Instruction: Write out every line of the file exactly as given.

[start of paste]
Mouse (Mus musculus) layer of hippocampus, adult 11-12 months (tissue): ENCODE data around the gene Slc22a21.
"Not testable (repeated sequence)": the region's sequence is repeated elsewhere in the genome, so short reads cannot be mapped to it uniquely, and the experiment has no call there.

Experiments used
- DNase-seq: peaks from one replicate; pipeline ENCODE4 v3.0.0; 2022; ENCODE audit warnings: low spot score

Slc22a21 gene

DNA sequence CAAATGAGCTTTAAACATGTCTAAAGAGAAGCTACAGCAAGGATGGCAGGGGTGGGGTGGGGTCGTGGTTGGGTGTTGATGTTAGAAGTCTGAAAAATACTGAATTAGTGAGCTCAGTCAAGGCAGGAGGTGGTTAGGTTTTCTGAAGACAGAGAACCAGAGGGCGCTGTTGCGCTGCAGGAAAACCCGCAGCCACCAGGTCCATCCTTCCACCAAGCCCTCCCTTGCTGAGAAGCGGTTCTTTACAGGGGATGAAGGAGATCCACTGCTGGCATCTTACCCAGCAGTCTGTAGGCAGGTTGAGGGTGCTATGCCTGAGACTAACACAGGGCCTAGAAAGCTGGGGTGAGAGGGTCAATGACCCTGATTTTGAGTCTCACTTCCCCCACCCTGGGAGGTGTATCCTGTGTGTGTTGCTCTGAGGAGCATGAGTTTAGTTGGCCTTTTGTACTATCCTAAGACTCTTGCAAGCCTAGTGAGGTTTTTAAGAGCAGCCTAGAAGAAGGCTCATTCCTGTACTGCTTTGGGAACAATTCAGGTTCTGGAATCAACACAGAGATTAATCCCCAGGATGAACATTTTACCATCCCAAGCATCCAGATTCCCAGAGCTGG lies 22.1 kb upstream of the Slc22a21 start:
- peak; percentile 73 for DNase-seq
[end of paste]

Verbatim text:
Mouse (Mus musculus) layer of hippocampus, adult 11-12 months (tissue): ENCODE data around the gene Slc22a21.
"Not testable (repeated sequence)": the region's sequence is repeated elsewhere in the genome, so short reads cannot be mapped to it uniquely, and the experiment has no call there.

Experiments used
- DNase-seq: peaks from one replicate; pipeline ENCODE4 v3.0.0; 2022; ENCODE audit warnings: low spot score

Slc22a21 gene

DNA sequence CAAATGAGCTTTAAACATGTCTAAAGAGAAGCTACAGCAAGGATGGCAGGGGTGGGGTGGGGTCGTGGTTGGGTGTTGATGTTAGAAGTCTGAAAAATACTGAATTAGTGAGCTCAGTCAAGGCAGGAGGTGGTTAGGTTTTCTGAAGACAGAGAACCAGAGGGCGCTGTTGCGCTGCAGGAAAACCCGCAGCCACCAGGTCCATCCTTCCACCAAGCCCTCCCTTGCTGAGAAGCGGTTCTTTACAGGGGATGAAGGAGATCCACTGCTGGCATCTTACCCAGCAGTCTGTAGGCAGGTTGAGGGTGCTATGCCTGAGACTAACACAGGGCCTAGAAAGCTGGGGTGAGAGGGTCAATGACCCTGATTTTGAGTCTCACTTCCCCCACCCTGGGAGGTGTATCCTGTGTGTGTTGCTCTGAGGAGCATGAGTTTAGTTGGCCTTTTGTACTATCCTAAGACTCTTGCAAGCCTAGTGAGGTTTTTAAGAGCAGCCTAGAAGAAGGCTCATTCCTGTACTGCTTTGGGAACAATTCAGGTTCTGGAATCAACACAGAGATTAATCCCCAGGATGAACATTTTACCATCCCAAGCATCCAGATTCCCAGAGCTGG lies 22.1 kb upstream of the Slc22a21 start:
- peak; percentile 73 for DNase-seq